What do you think of this? Make sure to check out our list of books that are similar to Never Let Me Go!

Sharp Objects, by Gillian Flynn

There are no supernatural entities in this book either, but the fact that someone is killing children is enough to make it extremely unsettling. The teeth of young girls have been removed from the bodies that have been found in Wind Gap. Curfews have been imposed across the town, with parents fearing for their children’s safety because of the lack of reliable leads.

Visiting her hometown to write a story about the case brings back painful memories for Camille Preaker, a reporter who grew up here and now returns to revisit the place where she lost her sister when she was a teenager.

It’s impossible for Camille to stay away from the town any longer as her half-sister, who is of the same age as all the other missing girls, only adds to her intrigue.

It’s like other books like It in that the killer targets young girls, and no one can figure out who is doing it. Sharp Objects is a terrifying novel about damaged characters in a backwards town. It’s sequel is a must-read.

Is Gillian Flynn a fan of yours? See our list of books like Gone Girl and Sharp Objects!

Doctor Sleep by Stephen King

Doctor Sleep by Stephen King

Doctor Sleep, the sequel to The Shining, is the second Stephen King novel on this list of books like It. This time around, Danny has grown up and is struggling with alcoholism as a result of his experiences at the Overlook Hotel.

With the help of “the shining,” Danny’s powers have carried over into adulthood and he appears to be in good health after years of dealing with addiction. Inadvertently, he connects with Abra, an extremely powerful adolescent girl. The only problem is that an immortal group called the True Knot is on the lookout for people with abilities like hers, and Abra has only recently appeared on their radar.

You can read this novel after you’ve finished reading about the evils in Derry, Maine, because the higher powers at work here are dependent on children’s fear, just like in It.

The Outsider, by Stephen King

Because he can persuade the reader that the monsters he writes about could in fact be real, Stephen King is a great author for world-building and imagining the supernatural in realistic settings.

Outsider is about Terry Maitland, a much-loved father and husband who is linked to the murder of a child in a gruesome and seamless way.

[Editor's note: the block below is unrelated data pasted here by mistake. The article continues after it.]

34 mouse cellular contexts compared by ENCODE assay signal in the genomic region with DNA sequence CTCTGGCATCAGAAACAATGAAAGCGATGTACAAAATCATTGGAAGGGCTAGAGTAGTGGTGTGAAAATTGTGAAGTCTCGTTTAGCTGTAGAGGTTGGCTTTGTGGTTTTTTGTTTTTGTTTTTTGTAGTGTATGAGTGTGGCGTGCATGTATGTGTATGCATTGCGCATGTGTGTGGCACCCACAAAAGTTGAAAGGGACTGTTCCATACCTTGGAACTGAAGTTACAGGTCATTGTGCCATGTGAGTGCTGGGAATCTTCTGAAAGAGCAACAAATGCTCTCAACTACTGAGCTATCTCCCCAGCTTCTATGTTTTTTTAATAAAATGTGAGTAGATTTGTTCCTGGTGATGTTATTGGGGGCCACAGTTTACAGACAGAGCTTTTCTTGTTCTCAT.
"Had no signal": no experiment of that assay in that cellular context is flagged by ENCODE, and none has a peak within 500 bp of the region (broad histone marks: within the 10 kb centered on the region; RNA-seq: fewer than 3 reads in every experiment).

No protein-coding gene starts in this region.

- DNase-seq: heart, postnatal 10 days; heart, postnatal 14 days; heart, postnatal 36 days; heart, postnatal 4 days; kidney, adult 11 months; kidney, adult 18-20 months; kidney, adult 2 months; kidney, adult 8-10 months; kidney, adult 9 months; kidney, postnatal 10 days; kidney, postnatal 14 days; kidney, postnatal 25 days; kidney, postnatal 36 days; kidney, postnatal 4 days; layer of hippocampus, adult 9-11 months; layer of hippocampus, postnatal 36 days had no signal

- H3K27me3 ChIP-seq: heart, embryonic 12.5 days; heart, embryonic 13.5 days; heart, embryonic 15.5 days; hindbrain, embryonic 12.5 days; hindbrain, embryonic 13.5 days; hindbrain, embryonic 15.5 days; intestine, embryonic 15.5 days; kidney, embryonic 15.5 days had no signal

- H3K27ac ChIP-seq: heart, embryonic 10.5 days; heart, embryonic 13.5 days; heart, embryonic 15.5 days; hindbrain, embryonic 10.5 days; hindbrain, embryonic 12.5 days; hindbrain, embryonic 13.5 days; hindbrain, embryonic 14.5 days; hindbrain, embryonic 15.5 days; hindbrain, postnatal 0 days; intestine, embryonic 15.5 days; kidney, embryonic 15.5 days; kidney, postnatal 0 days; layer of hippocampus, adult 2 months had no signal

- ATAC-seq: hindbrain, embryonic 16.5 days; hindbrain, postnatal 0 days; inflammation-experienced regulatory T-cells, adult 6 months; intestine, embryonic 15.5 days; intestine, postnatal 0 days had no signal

Detective Ralph Anderson has reservations about the case, especially when Maitland insists he never committed the crime and has an alibi to back it up.

But what are they supposed to believe when their neighbors are talking about the brutality of a boy’s murder? The evidence points to him as the perpetrator and points to him not. Can we rule out the possibility of a paranormal element?

It’s possible that King frequently uses children as the victims of his monsters, as in books like It, because the death of a child is every parent’s worst nightmare. Because of their vulnerability, the reader is forced to experience the crime with an even greater sense of horror.

The Chain, by Adrian McKinty

There is no supernatural element in The Chain, unlike most of the other books on this list, and all of the victims are children. After receiving a phone call from a blocked number claiming that her daughter Kylie has been kidnapped, Rachel’s life is turned upside down. Unless she follows their instructions, Kylie’s life will be in danger.

First-time readers will quickly learn that The Chain will never let you out of its clutches, so Rachel must kidnap another child to get back her own. Without knowing why she has been chosen or if she will be able to carry out the mission, Rachel sets out to acquire the tools necessary to commit the unthinkable: the kidnapping of the child of another set of parents, no matter the cost to herself or the child.

You can’t imagine anyone killing these children as you read, but with their own sons and daughters at risk, just how far will a parent go to protect their own?

If you’ve seen It, you know that it’s the children who are harmed the most; they have to endure the hell and hope that their parents will come through for them, even if that means they become criminals themselves.

It’s a long book, but that’s because the author wants you to be fully invested in the lives of these children as they confront their worst fears and the knowledge that death awaits them no matter where they go.

All of the books on this list feature a killer lurking in the shadows, be it supernatural or human, and you can’t wait to find out how they defeat this ominous force.